As for the payment, that will have to be a number based on a bill of goods that can be sold to Parliament. My guess is that Parliament will recognise it has to pay for some of Junker’s wine cellar, but won’t want to think it’s paying for all of it. It’s just possible the EU could be sensible about that, but not likely. This is why the payment is linked in the British negotiation with special trade terms, so that the EU only get any money if they give up the legal imperialism. That’s why the EU want to settle the bill before they talk about trade and therefore their legal imperialism. You gotta think the politicians kinda got that at the start.

Far more important for the EU is that any agreement is not hi-jacked by EU members, many of whom - especially by Ireland and Liechtenstein - have a lot of previous form at that. Barnier thinks it will take six months to achieve ratification, which means he’s expecting a lot of internal horse-trading. There’s even a chance that the horse-trading will - how surprising - require a last-minute and unwelcome change to what was agreed in autumn 2018. The idea being that everyone will be so tired that they will agree to anything to get shot of the thing.

If I can see that coming, I’m fairly sure people who do this for a living have as well.

That’s why, on March 29, 2019, there’s not going to be an all-encompassing agreement that covers trade, immigration, the role of the European Courts, the four freedoms, and Junker’s wine bill. The UK will leave Europe, possibly without paying a cent on the day, and be free at last from the European Courts.

Which is the exact desired outcome both sides want. It allows the EU to maintain its doctrine of legal imperialism, and the UK to achieve legal sovereignty. It prevents the last-minute horse-trading that nobody, in the EU or the UK, wants. It removes the need to have 27 countries agree on everything from cheese import quotas to how many Romanian builders can work in the UK at any given time.

Now you know this is what everyone wants, do their actions make more sense? They aren’t trying to reach an agreement. They are trying not to reach an agreement in a polite and constructive manner. The autumn 2018 deadline will pass, March 2019 will loom closer, everyone will realise that more talking time won’t do it, and March 29th will come and go. Not so much with a bang, but a whimper. The French will impose a bunch of spiteful bans and inconveniences in their national interest; and the EU will impose tactically another bunch of equally irritating bans and inconveniences. (The UK will not impose any spiteful or petty bans, because that’s how they make the EU look like a bunch of petty twats in the eyes of the world.)

It’s then possible for both sides to agree on individual issues without compromising general principles. The UK will agree to pay for pensions, the EU will lift some of its petty bans. The UK will agree to pay slightly inflated prices for participation in Europol and other individual pan-European institutions, and other petty bans will be lifted. Everyone will agree that this is terribly un-European, and just the sort of thing those perfidious Brits do, but after all, business must go on. For cosmetic purposes, the EU and the UK will start trade talks, expected to last at least twenty years, to avoid using WTO terms. (By the way, Canada doesn’t seem to have suffered for the last twenty years without a special deal with the EU, so WTO can’t be all bad.)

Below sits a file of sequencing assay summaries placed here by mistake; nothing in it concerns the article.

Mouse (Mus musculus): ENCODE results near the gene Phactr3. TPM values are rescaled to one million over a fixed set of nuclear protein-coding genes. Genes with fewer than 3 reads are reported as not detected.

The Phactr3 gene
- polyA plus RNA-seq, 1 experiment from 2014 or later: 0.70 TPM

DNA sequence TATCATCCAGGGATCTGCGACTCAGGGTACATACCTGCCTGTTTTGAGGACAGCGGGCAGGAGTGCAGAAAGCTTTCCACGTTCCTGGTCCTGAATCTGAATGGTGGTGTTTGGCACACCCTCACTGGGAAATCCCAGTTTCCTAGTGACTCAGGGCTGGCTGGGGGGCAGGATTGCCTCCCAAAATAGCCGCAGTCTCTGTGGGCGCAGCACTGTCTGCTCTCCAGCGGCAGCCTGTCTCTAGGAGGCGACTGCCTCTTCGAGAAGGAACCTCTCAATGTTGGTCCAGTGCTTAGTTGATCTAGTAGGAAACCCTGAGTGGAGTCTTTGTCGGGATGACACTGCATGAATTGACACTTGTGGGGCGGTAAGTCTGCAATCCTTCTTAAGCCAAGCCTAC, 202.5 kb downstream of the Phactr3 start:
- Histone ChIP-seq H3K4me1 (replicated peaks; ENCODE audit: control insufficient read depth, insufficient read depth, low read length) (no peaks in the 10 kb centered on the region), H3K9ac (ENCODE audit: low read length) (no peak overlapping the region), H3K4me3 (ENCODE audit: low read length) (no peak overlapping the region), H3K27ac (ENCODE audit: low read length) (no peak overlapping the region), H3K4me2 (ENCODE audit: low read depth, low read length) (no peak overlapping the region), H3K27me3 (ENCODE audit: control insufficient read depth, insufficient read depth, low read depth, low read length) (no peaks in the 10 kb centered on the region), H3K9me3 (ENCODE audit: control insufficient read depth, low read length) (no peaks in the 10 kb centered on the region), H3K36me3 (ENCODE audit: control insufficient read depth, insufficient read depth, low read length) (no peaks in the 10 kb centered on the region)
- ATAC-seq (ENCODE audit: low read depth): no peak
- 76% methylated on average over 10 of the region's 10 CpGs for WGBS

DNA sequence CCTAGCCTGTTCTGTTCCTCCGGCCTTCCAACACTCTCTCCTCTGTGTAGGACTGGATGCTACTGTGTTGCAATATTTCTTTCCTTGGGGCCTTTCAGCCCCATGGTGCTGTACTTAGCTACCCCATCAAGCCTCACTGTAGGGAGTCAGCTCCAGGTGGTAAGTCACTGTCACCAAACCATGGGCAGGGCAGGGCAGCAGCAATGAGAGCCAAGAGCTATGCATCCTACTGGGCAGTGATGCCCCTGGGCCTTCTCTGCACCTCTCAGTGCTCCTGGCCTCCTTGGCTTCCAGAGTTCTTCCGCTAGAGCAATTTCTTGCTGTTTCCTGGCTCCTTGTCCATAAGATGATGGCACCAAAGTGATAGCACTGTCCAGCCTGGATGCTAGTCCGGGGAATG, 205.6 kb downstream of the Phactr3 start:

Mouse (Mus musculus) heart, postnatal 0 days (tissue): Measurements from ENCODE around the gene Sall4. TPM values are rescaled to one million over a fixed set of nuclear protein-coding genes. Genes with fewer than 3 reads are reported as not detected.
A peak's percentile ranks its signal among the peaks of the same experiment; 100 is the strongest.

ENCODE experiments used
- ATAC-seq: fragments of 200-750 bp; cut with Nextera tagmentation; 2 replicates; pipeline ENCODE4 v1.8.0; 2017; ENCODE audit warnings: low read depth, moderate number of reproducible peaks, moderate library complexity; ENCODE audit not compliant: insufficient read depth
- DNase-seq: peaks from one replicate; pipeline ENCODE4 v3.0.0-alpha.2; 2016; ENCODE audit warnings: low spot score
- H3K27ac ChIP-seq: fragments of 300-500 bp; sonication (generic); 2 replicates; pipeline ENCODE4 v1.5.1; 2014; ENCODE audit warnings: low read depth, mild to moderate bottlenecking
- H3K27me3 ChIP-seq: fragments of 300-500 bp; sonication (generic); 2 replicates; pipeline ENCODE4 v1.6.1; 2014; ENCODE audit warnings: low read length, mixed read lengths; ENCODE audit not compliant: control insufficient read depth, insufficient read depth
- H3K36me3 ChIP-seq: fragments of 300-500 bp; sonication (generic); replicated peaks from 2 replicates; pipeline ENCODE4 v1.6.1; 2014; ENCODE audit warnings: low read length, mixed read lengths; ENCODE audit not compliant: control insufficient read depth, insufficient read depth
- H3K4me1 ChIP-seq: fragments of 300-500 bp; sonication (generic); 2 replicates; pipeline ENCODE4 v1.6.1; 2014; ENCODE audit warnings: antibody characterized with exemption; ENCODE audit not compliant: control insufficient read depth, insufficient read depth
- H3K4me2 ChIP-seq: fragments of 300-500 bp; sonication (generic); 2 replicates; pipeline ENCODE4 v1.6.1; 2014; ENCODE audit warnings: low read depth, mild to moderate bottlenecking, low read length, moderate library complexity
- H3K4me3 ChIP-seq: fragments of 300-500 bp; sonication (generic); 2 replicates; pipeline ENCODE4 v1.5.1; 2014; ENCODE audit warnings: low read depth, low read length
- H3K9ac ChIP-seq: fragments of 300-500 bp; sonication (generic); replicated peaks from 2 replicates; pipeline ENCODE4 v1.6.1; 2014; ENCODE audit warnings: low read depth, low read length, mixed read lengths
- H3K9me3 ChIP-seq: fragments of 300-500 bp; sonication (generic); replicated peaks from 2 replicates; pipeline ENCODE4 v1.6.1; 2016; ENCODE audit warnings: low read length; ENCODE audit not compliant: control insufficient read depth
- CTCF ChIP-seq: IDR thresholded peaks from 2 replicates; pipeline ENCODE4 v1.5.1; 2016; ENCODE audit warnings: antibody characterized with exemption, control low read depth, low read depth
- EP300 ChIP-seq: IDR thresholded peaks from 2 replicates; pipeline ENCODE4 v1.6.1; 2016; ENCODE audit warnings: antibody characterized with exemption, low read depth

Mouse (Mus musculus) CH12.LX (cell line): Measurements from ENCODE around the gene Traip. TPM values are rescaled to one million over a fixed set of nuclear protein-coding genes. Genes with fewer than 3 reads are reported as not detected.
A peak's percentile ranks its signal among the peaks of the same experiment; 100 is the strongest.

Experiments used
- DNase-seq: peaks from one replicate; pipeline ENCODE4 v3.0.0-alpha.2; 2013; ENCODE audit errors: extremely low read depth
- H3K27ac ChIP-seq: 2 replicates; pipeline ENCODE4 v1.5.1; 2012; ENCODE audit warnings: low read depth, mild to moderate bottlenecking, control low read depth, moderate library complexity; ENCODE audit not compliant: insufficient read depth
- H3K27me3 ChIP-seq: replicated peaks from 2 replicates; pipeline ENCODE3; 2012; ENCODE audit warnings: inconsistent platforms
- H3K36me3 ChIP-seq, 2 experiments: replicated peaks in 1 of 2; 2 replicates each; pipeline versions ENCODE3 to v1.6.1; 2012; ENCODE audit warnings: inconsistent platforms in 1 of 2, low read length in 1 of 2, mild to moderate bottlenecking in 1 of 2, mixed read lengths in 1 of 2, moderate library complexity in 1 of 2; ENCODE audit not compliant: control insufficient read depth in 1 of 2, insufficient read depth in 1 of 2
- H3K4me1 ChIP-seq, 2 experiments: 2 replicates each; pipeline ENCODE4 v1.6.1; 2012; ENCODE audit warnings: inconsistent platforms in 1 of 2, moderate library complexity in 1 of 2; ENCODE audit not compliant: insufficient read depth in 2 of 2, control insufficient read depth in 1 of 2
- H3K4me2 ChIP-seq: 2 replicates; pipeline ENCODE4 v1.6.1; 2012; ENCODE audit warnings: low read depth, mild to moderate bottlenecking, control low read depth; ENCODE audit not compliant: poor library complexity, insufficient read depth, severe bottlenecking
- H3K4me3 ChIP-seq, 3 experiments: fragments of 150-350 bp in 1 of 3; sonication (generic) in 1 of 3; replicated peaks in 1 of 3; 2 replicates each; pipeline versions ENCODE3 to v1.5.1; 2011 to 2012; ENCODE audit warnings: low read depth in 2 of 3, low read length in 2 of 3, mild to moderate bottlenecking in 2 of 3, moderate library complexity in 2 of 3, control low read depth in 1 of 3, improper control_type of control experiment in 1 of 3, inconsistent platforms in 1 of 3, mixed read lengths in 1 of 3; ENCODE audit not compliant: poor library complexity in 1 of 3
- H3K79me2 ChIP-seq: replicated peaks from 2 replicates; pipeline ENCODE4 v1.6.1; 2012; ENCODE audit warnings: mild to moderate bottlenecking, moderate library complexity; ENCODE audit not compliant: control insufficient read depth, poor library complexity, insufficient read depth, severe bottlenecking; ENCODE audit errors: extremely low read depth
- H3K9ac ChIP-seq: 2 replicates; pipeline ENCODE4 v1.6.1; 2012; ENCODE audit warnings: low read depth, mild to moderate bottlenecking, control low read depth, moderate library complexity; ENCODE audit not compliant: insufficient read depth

2019 will feel a little chaotic. there will be ‘administrative agreements’ and ‘temporary arrangements’ to prevent the paperwork stopping trade, and a switch to WTO tariffs (instead of EU tariffs). The small but irritating number of welfare scroungers and Euro-beggars will return to Europe – but some will stay on to be the subject of populist shock headlines in five years’ time. There will be a short hiccough in the supply of young people from Southern Europe and builders from Eastern Europe, until the word goes round that the UK is still open for business – and who really wants UK citizenship? Some medium-sized companies who thought that Brexit would ‘work’ will have hard times, but the large firms will be fine. It will turn out that all that manufacturing in China means that we were already really trading under WTO rules anyway.

Within five years, everyone in the EU will be fed up of being run by the German Finance Ministry, the Poles will refuse to accept more immigrants, and the EU Army, aka the Deutches Heer, will escort the refugees over the Polish border. Oh yeah. The first time as tragedy, the second as comedy.

Monday, 9 October 2017

Monty Hall - Stick or Switch? It Depends How Often You Can Play

The Monty Hall problem is back in the news, or at least the weekend edition of the Financial Times, again, I think because Monty Hall died recently. Here’s the problem:
You’re on a quiz show with a host, Monty. There are three cabinets A, B and C. In one cabinet is a car, and in the other two a goat. You get to nominate a door, and then Monty will open one of the other doors and ask you if you want to change your choice. What you know is that Monty never opens the door with the car in it. Never. Should you change your choice?
The answer, given by Marylin vos Savant, is that you should, as in two-thirds of the cases, you will win the car. When she gave that answer, the wrath of a zillion statisticians and mathematicians descended on her. Here’s her argument: there are three options (in order A, B, C)

  1. Car Goat Goat
  2. Goat Car Goat
  3. Goat Goat Car 
If you pick A, you lose by switching in option 1 and win in 2 and 3. Otherwise you win by switching in the other two options. Take the odds and switch. At least when you have the opportunity to play the game over and over.

What happens when you can only play once? Choose A and suppose that Monty opens door C to show a goat. Now you know there are only two options: